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Why UK Christmas number ones are the current charity of choice

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Photo: Joel Muniz

Photo of Ashleigh Millar
by Ashleigh Millar

It is the most wonderful time of year… we get to watch (and influence) the fight for the Official Charts’ UK Christmas number one. And in the lead for, arguably, the most coveted spot in UK music is none other than internet star LadBaby, featuring his wife and pop icons Ed Sheeran and Elton John. The ‘from lad to dad’ YouTuber is racing for his fourth (sausage roll themed) Christmas number one in a row, which would make him the only UK act in history to do so – not even The Beatles or the Spice Girls achieved such a feat.

Not known for their vocal ability or sell-out tours, LadBaby and his wife have been appearing on talk shows and interviews, in addition to using social media to promote the reworked tune (it parodies Elton and Ed’s recent Christmas song, ‘Merry Christmas’) and plead with the nation to buy / download the track in order to push it to that number one spot – sounds eerily familiar to the plotline of Love Actually, does it not? Very festive indeed.

But, why would the British nation succumb to this noise and risk making a mockery of the music industry, pushing aside acts who might be more credible and deserving? To feed those who are struggling this Christmas, that is why. So, the real question is, when did the UK Christmas number one become more of a charity campaign than a reflection of UK music trends?

The Geldof effect

This is obviously not the first time a charity single has reached the Christmas top spot, with Band Aid’s Holiday anthem, ‘Do They Know It’s Christmas?’, famously topping the charts in 1984 to raise money for famine relief in Africa. However, the difference between that charity single and LadBaby’s sausage roll parodies is that the British public was more inclined to enjoy the music. This can be reflected in the tune’s clutch on the number one spot for five weeks, in addition to one of the most successful benefit concerts in history the following year – Live Aid.

LadBaby himself even acknowledges that he finds humour in watching his Christmas banger (pun intended) hit number one, then plummet down the charts into non-existence almost immediately afterwards. But in a world of streaming, where Christmas number ones are not a natural progression of current music trends (as a result of physical sales and downloads being the only way to consume recorded music), and, instead, unlimited, readily available music being paid for via subscription, it seems that the British public are using this power to orchestrate the singles chart and play their part in helping their own people.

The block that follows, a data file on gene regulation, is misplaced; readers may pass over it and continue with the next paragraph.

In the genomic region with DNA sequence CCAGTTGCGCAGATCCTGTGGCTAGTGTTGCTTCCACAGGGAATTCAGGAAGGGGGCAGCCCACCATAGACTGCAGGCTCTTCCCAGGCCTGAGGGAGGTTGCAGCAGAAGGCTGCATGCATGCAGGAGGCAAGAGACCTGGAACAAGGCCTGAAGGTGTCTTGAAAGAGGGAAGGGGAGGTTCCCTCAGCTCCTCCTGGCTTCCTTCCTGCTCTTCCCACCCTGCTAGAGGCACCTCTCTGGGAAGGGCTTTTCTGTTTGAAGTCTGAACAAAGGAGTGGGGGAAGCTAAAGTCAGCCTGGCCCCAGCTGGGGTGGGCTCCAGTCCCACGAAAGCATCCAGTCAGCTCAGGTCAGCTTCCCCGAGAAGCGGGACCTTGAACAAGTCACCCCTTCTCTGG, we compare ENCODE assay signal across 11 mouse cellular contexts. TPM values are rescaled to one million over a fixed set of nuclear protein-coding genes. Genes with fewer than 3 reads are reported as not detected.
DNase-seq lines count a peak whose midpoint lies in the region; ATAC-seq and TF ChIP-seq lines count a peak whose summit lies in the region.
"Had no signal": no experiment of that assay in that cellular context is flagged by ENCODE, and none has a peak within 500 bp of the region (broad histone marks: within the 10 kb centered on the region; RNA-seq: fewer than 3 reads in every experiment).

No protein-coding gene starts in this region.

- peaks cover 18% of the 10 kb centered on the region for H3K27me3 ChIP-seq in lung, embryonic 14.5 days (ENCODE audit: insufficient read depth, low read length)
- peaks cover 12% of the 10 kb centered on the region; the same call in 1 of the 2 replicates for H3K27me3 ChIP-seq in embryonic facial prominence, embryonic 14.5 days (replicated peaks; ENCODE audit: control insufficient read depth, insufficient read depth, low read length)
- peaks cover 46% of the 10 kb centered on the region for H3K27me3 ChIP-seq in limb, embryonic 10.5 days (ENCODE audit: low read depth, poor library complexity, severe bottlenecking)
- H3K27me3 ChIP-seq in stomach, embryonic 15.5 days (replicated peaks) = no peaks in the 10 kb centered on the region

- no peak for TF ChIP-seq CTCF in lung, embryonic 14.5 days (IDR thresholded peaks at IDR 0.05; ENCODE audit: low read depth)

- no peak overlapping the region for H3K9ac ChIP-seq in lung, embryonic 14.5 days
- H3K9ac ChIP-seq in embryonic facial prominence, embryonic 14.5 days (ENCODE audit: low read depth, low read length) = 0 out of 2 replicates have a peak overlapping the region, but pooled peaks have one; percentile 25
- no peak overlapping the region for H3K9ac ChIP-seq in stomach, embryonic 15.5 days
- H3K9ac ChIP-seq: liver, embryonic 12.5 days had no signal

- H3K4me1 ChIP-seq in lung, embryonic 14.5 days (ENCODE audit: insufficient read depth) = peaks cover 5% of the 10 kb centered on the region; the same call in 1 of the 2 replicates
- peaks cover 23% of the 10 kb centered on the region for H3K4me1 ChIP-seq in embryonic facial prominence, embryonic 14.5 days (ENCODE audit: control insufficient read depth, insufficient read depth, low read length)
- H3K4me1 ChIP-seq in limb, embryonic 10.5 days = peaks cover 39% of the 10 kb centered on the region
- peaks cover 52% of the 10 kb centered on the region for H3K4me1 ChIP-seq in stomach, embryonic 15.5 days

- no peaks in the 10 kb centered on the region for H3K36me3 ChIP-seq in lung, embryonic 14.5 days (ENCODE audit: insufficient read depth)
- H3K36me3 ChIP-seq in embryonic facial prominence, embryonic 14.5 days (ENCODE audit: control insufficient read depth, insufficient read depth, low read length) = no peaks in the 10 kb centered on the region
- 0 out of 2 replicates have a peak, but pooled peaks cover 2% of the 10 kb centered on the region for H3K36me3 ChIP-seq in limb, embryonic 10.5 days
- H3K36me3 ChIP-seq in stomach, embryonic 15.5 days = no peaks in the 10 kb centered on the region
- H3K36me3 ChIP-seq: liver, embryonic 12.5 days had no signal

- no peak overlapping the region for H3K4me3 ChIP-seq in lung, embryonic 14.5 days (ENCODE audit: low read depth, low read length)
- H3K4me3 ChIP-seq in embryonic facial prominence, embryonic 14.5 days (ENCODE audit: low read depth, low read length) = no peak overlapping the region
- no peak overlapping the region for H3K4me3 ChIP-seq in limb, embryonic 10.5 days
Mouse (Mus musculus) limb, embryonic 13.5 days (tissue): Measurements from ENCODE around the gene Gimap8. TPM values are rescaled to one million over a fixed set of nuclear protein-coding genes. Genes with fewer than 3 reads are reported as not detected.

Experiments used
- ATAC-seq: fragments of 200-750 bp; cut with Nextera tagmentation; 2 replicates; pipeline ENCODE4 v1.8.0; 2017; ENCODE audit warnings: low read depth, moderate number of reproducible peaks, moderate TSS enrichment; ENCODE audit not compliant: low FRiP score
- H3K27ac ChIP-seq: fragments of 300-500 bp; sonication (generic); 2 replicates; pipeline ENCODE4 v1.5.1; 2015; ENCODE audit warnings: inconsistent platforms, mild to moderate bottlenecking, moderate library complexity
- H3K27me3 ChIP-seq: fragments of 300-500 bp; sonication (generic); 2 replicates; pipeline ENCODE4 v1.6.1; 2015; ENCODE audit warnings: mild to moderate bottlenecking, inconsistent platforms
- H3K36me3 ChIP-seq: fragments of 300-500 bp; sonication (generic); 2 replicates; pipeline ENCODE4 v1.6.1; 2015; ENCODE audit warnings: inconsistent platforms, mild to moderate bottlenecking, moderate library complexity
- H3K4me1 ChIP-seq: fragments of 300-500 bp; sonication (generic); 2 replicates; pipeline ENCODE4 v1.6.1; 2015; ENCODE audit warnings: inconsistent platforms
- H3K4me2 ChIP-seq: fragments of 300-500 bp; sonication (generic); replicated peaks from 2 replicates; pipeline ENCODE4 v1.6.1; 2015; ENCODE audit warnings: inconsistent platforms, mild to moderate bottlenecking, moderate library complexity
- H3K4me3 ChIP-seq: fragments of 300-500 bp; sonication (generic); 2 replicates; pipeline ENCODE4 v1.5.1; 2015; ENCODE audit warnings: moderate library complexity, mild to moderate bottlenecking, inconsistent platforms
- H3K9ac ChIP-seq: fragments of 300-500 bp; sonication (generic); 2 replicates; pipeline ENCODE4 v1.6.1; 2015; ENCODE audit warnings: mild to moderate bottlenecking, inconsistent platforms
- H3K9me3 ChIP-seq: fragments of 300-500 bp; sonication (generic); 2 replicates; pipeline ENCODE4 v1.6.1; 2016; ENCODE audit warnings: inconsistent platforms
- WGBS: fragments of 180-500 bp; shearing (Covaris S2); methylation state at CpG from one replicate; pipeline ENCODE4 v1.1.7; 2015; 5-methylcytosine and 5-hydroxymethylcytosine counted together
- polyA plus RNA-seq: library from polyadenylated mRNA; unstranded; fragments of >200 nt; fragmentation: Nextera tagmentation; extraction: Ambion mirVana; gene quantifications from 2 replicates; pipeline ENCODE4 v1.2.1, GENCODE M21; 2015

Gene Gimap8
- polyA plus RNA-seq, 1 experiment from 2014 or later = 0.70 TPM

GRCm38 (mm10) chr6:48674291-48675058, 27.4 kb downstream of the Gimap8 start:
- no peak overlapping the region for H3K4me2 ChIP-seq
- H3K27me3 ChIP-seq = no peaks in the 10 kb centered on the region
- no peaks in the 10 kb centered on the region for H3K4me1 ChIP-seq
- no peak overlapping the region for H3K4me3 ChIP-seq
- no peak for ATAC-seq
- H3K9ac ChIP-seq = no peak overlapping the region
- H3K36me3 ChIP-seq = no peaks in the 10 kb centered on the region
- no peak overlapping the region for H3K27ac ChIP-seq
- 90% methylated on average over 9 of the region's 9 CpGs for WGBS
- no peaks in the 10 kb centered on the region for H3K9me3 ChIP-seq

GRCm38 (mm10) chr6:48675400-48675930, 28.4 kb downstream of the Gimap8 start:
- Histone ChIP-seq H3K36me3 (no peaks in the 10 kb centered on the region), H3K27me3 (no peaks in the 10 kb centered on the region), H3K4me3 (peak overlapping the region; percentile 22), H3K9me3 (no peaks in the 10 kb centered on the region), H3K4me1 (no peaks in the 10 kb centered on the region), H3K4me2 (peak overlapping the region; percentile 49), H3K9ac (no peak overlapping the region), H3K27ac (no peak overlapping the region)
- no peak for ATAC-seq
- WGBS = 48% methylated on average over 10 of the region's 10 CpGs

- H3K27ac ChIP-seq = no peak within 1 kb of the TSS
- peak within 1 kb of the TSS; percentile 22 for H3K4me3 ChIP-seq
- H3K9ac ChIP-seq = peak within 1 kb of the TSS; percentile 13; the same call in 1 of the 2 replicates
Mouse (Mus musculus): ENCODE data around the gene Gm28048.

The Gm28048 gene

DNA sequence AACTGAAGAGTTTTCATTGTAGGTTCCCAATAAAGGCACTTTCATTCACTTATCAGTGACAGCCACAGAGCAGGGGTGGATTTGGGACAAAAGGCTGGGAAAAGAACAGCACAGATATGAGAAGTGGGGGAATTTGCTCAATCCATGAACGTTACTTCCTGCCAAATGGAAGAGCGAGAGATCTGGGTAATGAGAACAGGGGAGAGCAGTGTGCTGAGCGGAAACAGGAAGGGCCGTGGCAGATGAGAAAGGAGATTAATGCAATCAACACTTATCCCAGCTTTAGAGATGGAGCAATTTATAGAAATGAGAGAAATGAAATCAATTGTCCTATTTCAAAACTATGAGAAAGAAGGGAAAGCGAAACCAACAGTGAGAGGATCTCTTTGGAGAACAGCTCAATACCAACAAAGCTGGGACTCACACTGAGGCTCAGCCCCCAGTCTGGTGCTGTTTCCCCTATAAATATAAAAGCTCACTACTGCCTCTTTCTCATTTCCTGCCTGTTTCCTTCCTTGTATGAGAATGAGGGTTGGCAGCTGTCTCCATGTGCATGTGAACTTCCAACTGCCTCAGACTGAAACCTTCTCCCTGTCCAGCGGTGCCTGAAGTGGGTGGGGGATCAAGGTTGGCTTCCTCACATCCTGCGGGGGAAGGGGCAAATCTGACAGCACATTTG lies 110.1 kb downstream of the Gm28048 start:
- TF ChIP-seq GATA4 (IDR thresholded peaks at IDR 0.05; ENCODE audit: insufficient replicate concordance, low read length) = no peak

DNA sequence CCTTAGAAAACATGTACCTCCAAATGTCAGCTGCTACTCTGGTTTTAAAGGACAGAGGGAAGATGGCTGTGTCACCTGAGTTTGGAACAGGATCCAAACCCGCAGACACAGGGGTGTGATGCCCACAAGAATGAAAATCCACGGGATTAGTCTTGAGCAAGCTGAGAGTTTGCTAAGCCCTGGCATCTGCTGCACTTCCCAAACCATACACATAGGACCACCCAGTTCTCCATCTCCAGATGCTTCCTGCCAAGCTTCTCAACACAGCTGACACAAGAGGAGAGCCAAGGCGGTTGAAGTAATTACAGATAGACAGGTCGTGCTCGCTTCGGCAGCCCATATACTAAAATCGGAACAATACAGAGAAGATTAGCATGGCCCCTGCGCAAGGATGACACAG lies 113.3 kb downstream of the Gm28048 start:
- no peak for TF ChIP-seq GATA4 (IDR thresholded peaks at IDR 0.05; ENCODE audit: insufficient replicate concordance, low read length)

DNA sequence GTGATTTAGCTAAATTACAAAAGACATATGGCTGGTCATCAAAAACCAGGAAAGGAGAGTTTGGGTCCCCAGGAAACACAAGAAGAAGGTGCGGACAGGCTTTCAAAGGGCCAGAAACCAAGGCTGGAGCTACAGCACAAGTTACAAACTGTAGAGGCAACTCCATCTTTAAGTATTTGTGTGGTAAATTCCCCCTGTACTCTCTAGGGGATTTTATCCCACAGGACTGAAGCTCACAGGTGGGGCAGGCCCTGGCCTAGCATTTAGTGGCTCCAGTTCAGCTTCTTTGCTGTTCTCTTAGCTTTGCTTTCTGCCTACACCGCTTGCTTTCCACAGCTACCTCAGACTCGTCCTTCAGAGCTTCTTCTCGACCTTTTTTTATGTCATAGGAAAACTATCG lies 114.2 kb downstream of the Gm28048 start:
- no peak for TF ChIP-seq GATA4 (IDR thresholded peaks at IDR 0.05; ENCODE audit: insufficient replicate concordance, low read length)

Christmas controversy is no stranger to Britain

Now, in 2021, the UK public are well versed in controlling the Christmas charts after first seeing signs of unnatural music trends in the shape of Simon Cowell. In the noughties, it was almost a dead certainty that an X Factor winner would claim the coveted spot, killing any excitement of industry heavyweights battling it out for the title. In 2009, though, Joe Public decided it was high time for change, and a campaign to have Rage Against The Machine’s ‘Killing in The Name’ knock the X Factor off the chart-topping position was put in motion – and it succeeded.

This is, of course, slightly different – at least the proceeds of LadBaby’s track are going to The Trussell Trust, raising money for food banks. By contrast, the X Factor chart toppers were pouring more money back into the pockets of Cowell – sorry – the music industry. But when will the straw break the camel’s back for the music business? After investing millions into the likes of Adele, Swift and Sheeran, just to be knocked off the top spot by a song about pastries, it will only be a matter of time before the UK ends up adopting a more American approach to the Holiday charts.

We have done it once, we will do it again

In the same way that the industry created a separate ‘Official Compilation Chart’ after they had had enough of compilation albums dominating the album charts, especially at Christmas time, it will not be long before a similar move is made with the singles chart. According to Michael Mulligan, author of ‘The Official Christmas No.1 Singles Book’, when referring to the American system of a separate Holiday singles chart, he claimed that he “wouldn’t be at all surprised if the chart gets reconfigured more along the lines of the American model at some point in the future”.

And with LadBaby being the bookies favourite for Christmas number one for a fourth year running, not to mention the anti-Conservative track (featuring samples of Boris Johnson speeches in time to an upbeat punk beat) that has just made it to number five in the charts, we are inclined to believe so too.    

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